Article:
Once a month for about 45 minutes.

I thank my son for this part of my education.

Sometimes I do some maintenance
My eldest son, just back from the United States, says I do look like the standard American. In the way that I am not very active in the maintenance of my Kawa, he is right.
Last year, on some moment the clutch was becoming slippery in the fifth gear. Most of the times it went well with some manipulation. But on other moments it was again slippery. An oil change seemed to have some positive influence but that was no more then wishful thinking. I started thinking of a clutch overhaul and started reading in the Haynes manual that I bought. This year I only made a few rides. The weather went very hot and the clutch was progressively disfunctioning. It started to make noises and the manipulation was very hard. So finally I became optimistic. It could be the cable. I started oiling the cable, which was not easy. I had to take it off. To do that also the engine sprocket cover has to be removed. Indeed the cable was blocking caused by rust. With a lot (hours) of manipulation and a lot of different kinds of lubricants, I got the cable going again. After cleaning the inside of the sprocket I started to assemble again following Haynes "clutch adjustment". There are very clear pictures, so no mistake is possible. Page 38 says "turn the clutch adjuster screw in until it becomes hard to turn. Then turn the screw out turn. Hold the screw in position and tighten the locknut"
Having seen the parts and the construction it could impossible work. I also have some experience in the relation of my construction ideas in relation to those of the engineers at citroen, Volvo, rover, peugeot. Most of the time the official engineers won the battle. So I have come to the insight to follow instruction manuals. This time however it did not work at all: no more clutch. Another disassembly to inspect if I had done something wrong. This was repeated some ten times. So I left the procedure of the instruction manual and started to measure up all distances. Perhaps I lost a part. I did not finish that because it was very late. After cleaning myself I could not resist thinking about this misadventure and started reading in the Haynes manual again. At once I looked for a supplement- I know the system- and found immediately the following instruction concerning the revised clutch mechanism on 1982 models: mine thus. Page 1 of the supplement says: "turn the screw out until some resistance is felt. This indicates the clutch mechanism is just starting to release. Turn the adjuster screw in turn. Hold the adjuster screw and tighten the locknut to secure the adjustment"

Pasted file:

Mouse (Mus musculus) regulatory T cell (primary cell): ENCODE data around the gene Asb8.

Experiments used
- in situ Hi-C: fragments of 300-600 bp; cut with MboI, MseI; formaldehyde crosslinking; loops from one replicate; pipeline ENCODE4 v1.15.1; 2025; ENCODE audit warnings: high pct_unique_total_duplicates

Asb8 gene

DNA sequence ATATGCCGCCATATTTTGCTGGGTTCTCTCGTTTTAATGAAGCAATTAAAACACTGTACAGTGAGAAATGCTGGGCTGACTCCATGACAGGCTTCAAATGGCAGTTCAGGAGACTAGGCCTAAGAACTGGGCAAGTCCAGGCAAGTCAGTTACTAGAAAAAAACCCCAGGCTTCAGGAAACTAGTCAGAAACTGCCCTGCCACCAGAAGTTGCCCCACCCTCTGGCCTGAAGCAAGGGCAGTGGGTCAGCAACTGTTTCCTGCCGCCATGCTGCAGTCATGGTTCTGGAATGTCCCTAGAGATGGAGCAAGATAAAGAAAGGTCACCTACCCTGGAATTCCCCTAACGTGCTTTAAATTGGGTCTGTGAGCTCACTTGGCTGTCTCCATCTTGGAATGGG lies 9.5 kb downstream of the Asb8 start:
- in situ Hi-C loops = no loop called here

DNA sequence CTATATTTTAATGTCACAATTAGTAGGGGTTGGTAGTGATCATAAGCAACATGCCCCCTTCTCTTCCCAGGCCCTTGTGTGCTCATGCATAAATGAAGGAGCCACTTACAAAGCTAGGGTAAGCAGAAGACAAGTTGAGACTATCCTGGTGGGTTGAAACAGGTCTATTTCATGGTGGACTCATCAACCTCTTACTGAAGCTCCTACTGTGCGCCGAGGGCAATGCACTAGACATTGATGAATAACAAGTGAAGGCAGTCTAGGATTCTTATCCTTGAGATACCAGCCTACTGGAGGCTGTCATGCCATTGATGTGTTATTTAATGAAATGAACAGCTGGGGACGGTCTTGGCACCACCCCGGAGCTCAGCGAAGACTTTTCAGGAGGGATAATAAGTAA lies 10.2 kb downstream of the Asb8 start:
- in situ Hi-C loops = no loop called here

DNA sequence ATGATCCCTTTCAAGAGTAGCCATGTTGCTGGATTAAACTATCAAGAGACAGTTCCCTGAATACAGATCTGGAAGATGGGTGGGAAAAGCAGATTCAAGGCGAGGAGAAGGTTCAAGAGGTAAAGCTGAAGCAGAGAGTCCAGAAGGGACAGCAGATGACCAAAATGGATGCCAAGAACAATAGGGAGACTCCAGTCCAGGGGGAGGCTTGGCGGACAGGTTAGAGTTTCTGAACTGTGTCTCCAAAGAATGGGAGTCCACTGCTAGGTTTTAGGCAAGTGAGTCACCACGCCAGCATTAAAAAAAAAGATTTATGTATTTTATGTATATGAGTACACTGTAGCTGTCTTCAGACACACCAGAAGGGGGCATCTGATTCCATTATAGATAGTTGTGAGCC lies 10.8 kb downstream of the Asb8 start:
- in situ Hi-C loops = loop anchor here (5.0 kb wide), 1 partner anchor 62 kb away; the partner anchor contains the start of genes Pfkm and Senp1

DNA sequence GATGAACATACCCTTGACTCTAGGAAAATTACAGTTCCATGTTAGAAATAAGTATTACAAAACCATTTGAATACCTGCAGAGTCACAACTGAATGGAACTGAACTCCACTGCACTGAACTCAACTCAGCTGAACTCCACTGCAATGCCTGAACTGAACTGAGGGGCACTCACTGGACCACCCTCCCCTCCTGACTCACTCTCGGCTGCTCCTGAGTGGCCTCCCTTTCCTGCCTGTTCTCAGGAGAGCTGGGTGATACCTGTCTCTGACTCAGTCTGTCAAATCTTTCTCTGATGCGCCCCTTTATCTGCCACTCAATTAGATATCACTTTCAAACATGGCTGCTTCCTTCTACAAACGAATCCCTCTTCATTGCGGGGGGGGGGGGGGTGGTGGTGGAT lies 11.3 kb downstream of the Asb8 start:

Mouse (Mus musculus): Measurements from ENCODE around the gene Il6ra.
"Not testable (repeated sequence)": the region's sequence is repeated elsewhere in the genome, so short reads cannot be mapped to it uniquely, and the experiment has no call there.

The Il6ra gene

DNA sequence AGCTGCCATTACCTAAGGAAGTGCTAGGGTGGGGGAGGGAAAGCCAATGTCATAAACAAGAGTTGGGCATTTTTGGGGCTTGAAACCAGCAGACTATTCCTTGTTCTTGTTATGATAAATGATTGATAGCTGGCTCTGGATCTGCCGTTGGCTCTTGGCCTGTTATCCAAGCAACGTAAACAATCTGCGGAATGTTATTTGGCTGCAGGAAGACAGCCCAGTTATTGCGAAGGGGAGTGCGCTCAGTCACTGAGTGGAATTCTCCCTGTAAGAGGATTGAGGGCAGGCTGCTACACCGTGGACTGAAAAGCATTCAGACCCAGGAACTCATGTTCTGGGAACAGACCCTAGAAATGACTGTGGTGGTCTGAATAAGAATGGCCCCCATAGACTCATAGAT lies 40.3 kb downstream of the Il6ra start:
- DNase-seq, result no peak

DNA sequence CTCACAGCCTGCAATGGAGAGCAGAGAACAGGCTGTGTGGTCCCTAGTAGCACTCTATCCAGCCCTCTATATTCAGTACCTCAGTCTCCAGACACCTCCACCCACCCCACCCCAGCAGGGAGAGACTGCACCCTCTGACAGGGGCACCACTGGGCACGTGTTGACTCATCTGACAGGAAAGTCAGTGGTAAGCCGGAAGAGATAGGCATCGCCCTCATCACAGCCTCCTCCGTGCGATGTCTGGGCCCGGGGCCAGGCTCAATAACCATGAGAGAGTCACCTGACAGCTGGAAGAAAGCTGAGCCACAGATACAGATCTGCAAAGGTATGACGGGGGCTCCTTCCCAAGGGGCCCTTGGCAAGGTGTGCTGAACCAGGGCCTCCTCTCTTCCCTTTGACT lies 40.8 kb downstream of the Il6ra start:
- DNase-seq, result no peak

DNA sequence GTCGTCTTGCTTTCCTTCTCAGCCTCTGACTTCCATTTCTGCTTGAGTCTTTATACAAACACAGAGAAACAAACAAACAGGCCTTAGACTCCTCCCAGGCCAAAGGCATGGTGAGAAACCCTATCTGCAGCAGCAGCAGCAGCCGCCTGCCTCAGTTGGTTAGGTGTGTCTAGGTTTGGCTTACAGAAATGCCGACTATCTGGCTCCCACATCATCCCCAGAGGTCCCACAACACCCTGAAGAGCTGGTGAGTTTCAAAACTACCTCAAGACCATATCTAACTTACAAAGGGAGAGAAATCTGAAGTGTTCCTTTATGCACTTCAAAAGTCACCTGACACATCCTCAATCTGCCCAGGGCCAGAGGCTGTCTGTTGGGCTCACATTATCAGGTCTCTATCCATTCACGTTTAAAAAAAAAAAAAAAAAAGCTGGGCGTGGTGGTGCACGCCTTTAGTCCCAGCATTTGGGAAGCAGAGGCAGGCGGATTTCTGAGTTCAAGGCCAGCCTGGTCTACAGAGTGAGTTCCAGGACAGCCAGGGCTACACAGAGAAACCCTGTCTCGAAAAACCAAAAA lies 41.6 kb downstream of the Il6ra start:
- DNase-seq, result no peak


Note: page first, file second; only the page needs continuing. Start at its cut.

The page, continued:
I went to bed very quietly.. Tonight I did assemble conform the later instruction and immediately also the periferal parts. Testing in the shed was positive. I did clean myself somewhat, put on the helmet and the safety coat, and I went for a ride.
I never felt a better clutch on the kawa: not slippery at all.

Some years ago I sold my Kawasaki, and my dad bought one